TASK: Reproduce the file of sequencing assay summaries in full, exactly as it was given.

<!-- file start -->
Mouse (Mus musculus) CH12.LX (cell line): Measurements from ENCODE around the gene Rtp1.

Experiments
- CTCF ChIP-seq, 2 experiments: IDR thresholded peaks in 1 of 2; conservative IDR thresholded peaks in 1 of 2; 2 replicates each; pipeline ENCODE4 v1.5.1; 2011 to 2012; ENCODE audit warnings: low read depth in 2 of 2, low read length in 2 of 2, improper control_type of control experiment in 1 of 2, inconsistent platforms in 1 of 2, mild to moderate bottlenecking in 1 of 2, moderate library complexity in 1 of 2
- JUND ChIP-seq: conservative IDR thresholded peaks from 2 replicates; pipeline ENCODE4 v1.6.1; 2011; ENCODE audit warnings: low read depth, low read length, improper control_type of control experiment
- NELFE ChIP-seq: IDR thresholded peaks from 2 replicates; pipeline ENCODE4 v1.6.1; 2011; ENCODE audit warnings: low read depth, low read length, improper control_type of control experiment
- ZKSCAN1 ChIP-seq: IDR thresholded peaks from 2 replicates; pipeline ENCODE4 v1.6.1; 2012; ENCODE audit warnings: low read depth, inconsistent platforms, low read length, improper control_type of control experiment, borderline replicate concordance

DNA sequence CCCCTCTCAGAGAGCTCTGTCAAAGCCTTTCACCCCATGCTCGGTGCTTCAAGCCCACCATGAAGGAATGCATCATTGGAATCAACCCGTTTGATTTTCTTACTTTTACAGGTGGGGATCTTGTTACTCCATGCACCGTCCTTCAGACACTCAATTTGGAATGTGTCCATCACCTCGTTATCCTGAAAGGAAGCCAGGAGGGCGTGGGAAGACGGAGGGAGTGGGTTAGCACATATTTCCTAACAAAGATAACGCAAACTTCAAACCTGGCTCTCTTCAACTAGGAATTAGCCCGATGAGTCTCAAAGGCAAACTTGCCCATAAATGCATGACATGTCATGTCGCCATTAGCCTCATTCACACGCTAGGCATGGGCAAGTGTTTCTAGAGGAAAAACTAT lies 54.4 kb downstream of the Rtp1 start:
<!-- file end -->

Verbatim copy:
Mouse (Mus musculus) CH12.LX (cell line): Measurements from ENCODE around the gene Rtp1.

Experiments
- CTCF ChIP-seq, 2 experiments: IDR thresholded peaks in 1 of 2; conservative IDR thresholded peaks in 1 of 2; 2 replicates each; pipeline ENCODE4 v1.5.1; 2011 to 2012; ENCODE audit warnings: low read depth in 2 of 2, low read length in 2 of 2, improper control_type of control experiment in 1 of 2, inconsistent platforms in 1 of 2, mild to moderate bottlenecking in 1 of 2, moderate library complexity in 1 of 2
- JUND ChIP-seq: conservative IDR thresholded peaks from 2 replicates; pipeline ENCODE4 v1.6.1; 2011; ENCODE audit warnings: low read depth, low read length, improper control_type of control experiment
- NELFE ChIP-seq: IDR thresholded peaks from 2 replicates; pipeline ENCODE4 v1.6.1; 2011; ENCODE audit warnings: low read depth, low read length, improper control_type of control experiment
- ZKSCAN1 ChIP-seq: IDR thresholded peaks from 2 replicates; pipeline ENCODE4 v1.6.1; 2012; ENCODE audit warnings: low read depth, inconsistent platforms, low read length, improper control_type of control experiment, borderline replicate concordance

DNA sequence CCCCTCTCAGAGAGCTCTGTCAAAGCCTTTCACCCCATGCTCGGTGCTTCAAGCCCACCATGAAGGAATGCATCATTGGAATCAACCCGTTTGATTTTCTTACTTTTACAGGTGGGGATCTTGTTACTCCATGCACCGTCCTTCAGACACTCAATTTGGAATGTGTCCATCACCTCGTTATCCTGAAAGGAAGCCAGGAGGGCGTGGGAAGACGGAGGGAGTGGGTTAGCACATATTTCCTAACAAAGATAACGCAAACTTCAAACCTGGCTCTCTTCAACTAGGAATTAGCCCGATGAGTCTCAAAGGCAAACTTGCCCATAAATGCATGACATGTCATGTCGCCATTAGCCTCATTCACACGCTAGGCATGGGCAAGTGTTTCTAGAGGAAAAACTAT lies 54.4 kb downstream of the Rtp1 start: